In the middle of a month filled with negative developments, something positive actually is happening for the Nationals on Sunday: Denard Span is beginning a rehab assignment with Class A Potomac.
The injured center fielder and leadoff man, on the disabled list since July 10 with lower back pain, is expected to be in the lineup Sunday night when Potomac hosts Wilmington at 6:05 p.m. at Pfitzner Stadium, his first step toward rejoining the big-league roster.
This significant development comes only a week after Span suffered a setback in his attempted recovery from the lingering injury, one that left the 31-year-old openly admitting he didn't know if he'd be able to return this season. He was able to resume baseball activities quickly, though, and has spent the last week working out at Potomac while the big-league club has been struggling through a brutal West Coast trip that has left its season teetering on the brink.
If the Nationals can get Span back, they would boast a fully healthy lineup for the first time in 2015. And few members of that lineup have proven more important to the team's fortunes than Span, who is hitting .304 with a .367 on-base percentage, .798 OPS and 11 steals in 11 attempts in 59 games played.
Span's importance to the Nationals has been dramatic this season. They're 11 games over .500 when he plays, but now are 11 games under .500 when he doesn't play, leaving the club a disappointing 58-58 and 4 1/2 games back in the NL East entering Sunday's series finale in San Francisco.
The Nationals are on fire. Eight Nationals batters put up eight runs and only recorded one out — which was a sacrifice fly that scored a run — before the Cardinals pulled starter Dakota Hudson and turned to veteran Adam Wainwright.
Hudson's start is the shortest in Cardinals' postseason history.
Hudson's seven earned runs are tied for the most by a pitcher in a start that was 1/3 of an inning or shorter. He's tied with Mike Foltynewicz, the Braves' starter who the Cardinals knocked out to get to the NLCS.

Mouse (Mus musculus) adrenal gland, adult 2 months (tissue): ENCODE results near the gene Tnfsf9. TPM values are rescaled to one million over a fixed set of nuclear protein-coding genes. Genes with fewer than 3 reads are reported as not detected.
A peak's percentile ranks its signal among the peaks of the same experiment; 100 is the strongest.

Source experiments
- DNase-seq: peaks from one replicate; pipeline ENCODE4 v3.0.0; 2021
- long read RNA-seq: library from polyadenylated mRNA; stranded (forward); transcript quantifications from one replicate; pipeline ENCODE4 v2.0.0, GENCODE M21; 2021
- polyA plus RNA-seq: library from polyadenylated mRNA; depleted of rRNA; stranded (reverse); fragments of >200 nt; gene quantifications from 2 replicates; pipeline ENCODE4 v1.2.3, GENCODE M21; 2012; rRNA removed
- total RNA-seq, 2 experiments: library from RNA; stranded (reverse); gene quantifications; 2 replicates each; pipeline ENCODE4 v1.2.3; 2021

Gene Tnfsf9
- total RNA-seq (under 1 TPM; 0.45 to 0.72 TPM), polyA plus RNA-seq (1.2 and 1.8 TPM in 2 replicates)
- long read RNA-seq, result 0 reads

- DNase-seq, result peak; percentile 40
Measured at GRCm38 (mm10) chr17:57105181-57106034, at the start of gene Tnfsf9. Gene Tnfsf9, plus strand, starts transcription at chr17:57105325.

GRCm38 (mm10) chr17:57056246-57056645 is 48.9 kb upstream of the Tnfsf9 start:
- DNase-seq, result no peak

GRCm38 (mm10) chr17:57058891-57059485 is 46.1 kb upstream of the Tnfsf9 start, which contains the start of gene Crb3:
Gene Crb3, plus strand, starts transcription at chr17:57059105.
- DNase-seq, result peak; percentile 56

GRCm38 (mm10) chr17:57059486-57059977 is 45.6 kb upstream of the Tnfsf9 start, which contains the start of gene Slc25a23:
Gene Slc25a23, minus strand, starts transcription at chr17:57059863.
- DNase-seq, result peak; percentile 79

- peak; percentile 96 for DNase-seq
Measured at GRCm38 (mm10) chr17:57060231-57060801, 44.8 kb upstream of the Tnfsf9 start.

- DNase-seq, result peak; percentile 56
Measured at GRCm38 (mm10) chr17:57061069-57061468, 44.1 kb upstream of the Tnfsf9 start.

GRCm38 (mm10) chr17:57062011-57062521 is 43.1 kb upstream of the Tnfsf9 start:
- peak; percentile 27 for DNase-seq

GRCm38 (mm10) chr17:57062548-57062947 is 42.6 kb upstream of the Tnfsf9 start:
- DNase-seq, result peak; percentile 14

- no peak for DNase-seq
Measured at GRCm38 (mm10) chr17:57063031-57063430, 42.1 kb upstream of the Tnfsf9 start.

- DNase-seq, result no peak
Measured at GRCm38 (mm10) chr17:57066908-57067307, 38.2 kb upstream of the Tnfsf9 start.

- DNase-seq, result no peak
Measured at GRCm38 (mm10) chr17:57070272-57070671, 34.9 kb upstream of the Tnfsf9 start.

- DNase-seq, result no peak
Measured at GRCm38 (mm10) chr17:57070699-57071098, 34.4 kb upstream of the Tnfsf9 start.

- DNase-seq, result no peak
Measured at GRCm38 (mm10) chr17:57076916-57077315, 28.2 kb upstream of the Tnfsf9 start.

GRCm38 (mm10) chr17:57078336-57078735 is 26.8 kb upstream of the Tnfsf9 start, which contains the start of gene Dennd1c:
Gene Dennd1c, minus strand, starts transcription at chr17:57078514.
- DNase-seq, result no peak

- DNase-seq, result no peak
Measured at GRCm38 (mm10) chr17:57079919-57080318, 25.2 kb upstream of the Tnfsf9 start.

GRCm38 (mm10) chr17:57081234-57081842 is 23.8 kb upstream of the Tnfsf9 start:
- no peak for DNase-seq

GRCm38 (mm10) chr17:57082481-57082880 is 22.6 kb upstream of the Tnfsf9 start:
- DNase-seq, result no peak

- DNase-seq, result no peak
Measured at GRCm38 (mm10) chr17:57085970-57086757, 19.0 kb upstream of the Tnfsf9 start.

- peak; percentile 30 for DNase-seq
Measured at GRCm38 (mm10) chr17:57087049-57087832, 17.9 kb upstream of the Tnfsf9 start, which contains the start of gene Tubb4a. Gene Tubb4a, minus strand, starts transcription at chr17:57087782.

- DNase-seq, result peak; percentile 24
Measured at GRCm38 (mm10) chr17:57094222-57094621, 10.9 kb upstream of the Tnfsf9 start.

There's probably not much he could have done against these Nationals' bats, though.
Oh, and Patrick Corbin has five strikeouts on 23 pitches through two innings.
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The Nationals are trying to bring a championship to the nation’s capital, an obvious goal for a team on the cusp of its first-ever World Series berth.
It’s not just current Nationals looking to bring a title to Washington, as former outfielder Bryce Harper so notably “announced” during spring training before the season.
Harper’s gaffe was an honest mistake for a player who had spent half a dozen years with the Nationals, but that sure didn’t make it any less fun for local fans.
After the Phillies finished 81-81 in Harper’s debut season, while the Nationals finished 93-69 and finally broke through to exorcise their postseason demons this October, the team’s official account decided to have some fun with Harper’s comment as well.
It’s an obvious and hilarious shot taken at a player who was once the most famous face of the organization. This is exactly what sports Twitter was invented for.
Though it’s entirely possible Harper really is pulling for his former franchise, with his current team long out of the running, it’s fair to assume his focus is on bringing at least one title to Philadelphia in the next…(checks notes) *12 years* he has remaining on his contract.
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